- Verifying information – verifying any information provided to you by an immigration consultant is easy with the internet, but it was almost impossible without it.
Things have changed, and like everything else in the world, the internet and ever-expanding technological advancements helped citizenship by investment evolve both as a concept and a practice.
As communication became streamlined and email took centre stage, processing became much quicker and easier. Currently, it takes 2-6 months for the entire process to be completed; meaning you and your family members could all become citizens of another country. Due diligence became faster, transferring monies became simpler, and the entire documentation process became more optimized.
Another major difference is the definition of a dependent. As the Caribbean nations initially launched their citizenship by investment programs they had a concise definition for dependents, which proved inadequate once demand began to grow in different regions of the world. The scope of dependents was revisited, and now investors are able to add their spouse, dependent children, siblings, parents, and grandparents to the same application.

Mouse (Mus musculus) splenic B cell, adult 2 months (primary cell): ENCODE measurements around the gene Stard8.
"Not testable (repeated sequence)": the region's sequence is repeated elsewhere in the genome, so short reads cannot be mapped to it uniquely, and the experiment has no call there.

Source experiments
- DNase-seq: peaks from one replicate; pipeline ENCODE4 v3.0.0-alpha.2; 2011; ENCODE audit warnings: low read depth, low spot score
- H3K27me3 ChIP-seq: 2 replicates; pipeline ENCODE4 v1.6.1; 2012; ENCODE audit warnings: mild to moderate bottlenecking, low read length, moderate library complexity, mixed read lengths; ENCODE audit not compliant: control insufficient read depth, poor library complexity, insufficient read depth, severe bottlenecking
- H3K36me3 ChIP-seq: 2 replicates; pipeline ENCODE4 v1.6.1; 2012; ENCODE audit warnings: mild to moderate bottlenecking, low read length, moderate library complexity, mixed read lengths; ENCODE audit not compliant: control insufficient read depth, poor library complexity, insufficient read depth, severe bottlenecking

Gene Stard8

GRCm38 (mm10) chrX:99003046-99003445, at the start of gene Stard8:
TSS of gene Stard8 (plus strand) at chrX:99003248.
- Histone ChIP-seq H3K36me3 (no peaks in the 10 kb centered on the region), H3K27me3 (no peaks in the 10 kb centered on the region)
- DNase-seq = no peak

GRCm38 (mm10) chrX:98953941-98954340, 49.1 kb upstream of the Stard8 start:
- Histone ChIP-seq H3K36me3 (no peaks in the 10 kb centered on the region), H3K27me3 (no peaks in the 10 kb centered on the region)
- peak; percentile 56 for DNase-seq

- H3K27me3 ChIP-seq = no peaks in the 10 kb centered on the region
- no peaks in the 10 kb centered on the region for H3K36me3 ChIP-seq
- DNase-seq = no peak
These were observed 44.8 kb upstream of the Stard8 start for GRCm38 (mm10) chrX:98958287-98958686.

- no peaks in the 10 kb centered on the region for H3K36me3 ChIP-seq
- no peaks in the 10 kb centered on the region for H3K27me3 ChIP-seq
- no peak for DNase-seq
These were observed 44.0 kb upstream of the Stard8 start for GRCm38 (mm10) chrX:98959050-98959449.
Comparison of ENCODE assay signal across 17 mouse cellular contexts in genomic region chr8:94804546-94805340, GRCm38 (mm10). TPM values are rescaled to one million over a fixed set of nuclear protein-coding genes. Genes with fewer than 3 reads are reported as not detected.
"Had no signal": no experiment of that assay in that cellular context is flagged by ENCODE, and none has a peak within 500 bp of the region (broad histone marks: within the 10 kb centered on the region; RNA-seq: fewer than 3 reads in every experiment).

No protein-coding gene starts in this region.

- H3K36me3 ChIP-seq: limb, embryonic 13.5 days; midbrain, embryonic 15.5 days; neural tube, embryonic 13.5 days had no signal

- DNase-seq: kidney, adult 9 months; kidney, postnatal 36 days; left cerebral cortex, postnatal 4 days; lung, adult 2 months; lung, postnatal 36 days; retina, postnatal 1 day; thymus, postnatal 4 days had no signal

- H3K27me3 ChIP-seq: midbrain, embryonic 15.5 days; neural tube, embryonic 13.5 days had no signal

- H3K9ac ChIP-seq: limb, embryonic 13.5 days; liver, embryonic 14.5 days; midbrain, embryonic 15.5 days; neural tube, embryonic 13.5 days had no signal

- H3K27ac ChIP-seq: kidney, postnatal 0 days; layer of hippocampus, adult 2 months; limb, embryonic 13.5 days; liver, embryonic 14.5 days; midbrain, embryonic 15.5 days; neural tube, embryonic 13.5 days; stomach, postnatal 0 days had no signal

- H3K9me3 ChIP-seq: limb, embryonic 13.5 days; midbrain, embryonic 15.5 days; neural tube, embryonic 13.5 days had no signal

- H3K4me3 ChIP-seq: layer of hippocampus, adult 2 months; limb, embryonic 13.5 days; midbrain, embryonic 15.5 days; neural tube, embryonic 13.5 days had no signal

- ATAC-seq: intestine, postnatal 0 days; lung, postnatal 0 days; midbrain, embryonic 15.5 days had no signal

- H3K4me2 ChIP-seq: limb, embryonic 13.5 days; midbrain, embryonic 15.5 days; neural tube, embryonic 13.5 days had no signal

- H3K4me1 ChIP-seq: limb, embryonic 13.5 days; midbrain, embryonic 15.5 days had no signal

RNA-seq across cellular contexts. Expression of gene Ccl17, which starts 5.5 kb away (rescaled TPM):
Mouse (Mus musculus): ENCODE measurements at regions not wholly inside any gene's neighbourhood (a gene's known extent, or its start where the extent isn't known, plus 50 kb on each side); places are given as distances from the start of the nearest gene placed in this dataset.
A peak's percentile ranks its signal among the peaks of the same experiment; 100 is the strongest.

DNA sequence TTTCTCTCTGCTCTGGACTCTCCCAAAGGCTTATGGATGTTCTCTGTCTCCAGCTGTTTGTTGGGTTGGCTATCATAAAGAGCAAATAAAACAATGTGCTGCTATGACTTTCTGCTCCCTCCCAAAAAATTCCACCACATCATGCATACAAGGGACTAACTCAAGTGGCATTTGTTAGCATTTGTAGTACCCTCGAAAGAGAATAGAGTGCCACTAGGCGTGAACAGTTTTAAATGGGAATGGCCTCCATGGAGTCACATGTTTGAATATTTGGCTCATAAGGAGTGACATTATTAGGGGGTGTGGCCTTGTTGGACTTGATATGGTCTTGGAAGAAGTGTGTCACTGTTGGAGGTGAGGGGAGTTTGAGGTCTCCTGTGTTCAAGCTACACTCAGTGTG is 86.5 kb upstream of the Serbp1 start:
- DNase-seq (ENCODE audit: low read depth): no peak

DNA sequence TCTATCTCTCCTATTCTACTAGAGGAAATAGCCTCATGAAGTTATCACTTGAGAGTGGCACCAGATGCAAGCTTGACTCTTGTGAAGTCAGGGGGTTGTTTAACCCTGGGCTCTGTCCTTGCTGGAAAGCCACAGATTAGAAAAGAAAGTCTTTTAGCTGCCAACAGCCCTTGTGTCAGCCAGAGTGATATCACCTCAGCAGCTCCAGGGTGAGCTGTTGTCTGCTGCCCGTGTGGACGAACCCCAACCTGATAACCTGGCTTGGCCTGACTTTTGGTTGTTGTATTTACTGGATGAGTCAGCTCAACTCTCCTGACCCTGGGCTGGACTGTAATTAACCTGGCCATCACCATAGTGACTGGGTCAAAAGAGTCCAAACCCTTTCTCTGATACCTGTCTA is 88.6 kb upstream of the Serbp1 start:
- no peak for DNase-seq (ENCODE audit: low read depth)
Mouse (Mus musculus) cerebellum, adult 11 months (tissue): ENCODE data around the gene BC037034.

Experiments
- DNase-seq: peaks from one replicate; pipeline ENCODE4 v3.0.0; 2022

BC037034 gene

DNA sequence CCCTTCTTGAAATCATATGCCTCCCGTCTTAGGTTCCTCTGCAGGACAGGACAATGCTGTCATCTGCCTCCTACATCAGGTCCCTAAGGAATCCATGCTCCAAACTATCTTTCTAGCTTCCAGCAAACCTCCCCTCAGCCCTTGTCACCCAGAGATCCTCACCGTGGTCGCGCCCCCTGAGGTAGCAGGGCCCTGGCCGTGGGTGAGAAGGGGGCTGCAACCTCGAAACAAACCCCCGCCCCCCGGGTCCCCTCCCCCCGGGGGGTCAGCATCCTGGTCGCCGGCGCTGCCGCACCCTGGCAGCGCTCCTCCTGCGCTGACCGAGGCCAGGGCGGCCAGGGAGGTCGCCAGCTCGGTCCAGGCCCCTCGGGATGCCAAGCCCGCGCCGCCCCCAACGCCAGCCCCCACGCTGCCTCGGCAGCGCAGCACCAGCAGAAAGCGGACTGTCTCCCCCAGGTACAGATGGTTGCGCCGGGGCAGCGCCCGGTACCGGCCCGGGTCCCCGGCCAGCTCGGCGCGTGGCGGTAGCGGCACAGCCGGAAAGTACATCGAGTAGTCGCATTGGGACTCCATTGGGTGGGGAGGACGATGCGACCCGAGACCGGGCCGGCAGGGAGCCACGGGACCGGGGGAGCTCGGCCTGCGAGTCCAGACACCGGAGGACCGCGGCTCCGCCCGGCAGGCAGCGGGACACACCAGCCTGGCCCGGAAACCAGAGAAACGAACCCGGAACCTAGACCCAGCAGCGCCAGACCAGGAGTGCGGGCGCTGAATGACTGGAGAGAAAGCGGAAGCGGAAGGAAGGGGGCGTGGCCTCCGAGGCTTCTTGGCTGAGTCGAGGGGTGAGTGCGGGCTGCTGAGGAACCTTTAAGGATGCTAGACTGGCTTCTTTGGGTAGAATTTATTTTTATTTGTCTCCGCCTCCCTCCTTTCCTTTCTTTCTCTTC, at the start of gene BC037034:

The availability of information at the tip of our fingers helped change the entire landscape of citizenship by investment. As more investors became aware and could verify information online, demand grew. This growth in applications led citizenship by investment nations to adapt to the needs of the investors, and the entire process was perfected for maximum benefit for all parties involved.
Getting A Second Citizenship Has Never Been Easier
While citizenship by investment as a process has steadily matured throughout the past couple of decades, it has drastically evolved during the past two years, thanks in part to the dire effects of the pandemic.
Shackled by travel restrictions and remote working conditions, citizenship by investment units of granting governments had to innovate ways to continue processing files for a program that was a major economic artery for the country.
St. Lucia stepped up, creating an online payment platform for those who could not reach banks or conduct transfers in a traditional sense. Antigua & Barbuda allowed applicants to take their oath remotely on a virtual communication platform. Turkey was in a pole position already, allowing the entire process to be completed through a power of attorney, but went ahead and found a great method to process files efficiently during the pandemic, approving record numbers of applicants.
The pandemic forced these governments to find innovative ways to become more efficient, and the good thing is, many of those innovative approaches have remained, making the process of getting a second citizenship simple, quick, and enjoyable.
To know more about the history of second citizenship, or about how you can get one right now, all you need to do is contact us today.